World War II-era babies born in Los Alamos, New Mexico had “P.O. Box 1663, Santa Fe” listed as their place of birth on their certificates. The secluded mesa-top city was a Manhattan Project installation.
The project was racing to build the world’s first atomic bomb and refine the materials necessary to fuel it. It was so top secret that these babies’ birthplaces were obscured and assigned to the post office box that received the city’s mail.
In 2015, the U.S. government established the Manhattan Project National Historical Park to protect sites in Los Alamos, as well as the other two project locales in Hanford, Washington and Oak Ridge, Tennessee. While technically publicly owned as part of the national parks system, all the protected buildings lie within working Department of Energy facilities, where nuclear research, among many other things, is ongoing.
In some cases, reaching them requires jumping through security hoops, and in others, they’re off limits to the public. Secrecy surrounds the sites even today. This historical park may also be the most difficult to visit since completing a tour requires hopscotching the country.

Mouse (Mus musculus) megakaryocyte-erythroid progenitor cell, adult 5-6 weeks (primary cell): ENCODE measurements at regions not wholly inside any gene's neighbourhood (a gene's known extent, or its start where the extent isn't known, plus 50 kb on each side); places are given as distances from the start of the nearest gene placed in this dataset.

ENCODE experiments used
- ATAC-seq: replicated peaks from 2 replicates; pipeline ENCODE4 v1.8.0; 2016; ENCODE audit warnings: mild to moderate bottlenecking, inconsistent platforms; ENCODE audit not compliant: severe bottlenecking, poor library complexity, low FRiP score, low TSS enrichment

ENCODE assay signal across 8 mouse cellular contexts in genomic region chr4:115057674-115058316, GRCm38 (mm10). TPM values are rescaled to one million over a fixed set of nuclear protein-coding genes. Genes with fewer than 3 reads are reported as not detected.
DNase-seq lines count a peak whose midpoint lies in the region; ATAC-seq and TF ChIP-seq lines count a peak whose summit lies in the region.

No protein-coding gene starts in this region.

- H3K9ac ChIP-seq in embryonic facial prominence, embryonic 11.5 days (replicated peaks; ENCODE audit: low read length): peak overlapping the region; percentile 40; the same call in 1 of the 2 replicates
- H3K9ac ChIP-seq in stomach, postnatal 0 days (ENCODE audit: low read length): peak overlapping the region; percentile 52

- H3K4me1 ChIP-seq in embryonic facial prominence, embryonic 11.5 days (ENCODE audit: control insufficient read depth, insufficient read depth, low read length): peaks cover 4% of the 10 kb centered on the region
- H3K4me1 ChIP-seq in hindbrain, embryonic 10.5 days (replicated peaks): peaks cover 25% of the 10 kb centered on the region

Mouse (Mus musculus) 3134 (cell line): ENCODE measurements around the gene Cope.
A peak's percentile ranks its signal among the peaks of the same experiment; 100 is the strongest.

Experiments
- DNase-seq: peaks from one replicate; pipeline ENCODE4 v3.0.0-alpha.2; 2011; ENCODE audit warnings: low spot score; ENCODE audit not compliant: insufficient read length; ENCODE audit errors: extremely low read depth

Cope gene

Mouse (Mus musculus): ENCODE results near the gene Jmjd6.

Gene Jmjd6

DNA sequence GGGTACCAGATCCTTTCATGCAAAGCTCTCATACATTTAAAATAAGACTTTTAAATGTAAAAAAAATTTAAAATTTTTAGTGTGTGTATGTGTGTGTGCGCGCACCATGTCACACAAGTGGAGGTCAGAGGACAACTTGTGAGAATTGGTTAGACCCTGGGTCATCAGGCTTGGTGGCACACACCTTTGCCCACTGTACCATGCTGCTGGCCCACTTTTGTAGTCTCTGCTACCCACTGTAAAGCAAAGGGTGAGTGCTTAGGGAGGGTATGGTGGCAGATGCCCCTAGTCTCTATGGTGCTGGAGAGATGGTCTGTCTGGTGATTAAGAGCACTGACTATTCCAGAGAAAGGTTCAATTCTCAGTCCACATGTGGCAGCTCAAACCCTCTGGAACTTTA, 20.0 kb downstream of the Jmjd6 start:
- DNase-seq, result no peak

The Department of Defense divvied up tasks between Manhattan Project sites, with Hanford Engineer Works refining enough plutonium to power a nuclear weapon.
The site, on a stretch of the Columbia River three hours east of Seattle, shared similarities with the other sites: it was remote and sparsely populated. At each site, the government claimed eminent domain and depopulated the towns to make room for its facilities. Few buildings remain from prior to the Manhattan Project’s arrival at each location.